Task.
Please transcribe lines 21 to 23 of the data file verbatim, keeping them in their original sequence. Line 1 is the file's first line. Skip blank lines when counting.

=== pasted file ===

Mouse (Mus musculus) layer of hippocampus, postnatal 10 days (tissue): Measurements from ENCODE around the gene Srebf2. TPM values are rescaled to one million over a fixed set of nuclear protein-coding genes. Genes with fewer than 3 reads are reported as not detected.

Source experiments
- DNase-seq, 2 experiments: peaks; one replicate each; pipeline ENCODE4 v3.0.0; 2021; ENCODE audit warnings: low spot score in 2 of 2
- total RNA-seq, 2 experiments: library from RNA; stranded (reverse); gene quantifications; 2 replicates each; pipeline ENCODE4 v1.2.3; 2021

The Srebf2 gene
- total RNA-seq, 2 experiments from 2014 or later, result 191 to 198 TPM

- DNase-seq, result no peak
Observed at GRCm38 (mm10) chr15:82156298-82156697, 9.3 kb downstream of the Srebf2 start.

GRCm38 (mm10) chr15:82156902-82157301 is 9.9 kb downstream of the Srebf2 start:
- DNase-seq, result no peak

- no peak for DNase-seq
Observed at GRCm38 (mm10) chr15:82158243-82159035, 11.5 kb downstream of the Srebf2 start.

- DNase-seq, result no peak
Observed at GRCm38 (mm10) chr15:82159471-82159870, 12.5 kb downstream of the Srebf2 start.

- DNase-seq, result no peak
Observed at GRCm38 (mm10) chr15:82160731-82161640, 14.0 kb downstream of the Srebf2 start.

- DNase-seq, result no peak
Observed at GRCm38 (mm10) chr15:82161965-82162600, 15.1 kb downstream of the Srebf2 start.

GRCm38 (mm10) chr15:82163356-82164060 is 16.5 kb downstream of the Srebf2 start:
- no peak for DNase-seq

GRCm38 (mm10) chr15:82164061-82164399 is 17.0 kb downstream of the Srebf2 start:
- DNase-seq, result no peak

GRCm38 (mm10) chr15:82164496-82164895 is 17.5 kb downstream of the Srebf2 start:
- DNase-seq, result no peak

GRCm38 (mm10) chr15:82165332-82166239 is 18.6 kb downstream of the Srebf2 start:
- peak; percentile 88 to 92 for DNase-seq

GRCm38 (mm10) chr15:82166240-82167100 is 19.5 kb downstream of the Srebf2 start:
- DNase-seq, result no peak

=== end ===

GRCm38 (mm10) chr15:82164061-82164399 is 17.0 kb downstream of the Srebf2 start:
- DNase-seq, result no peak

GRCm38 (mm10) chr15:82164496-82164895 is 17.5 kb downstream of the Srebf2 start: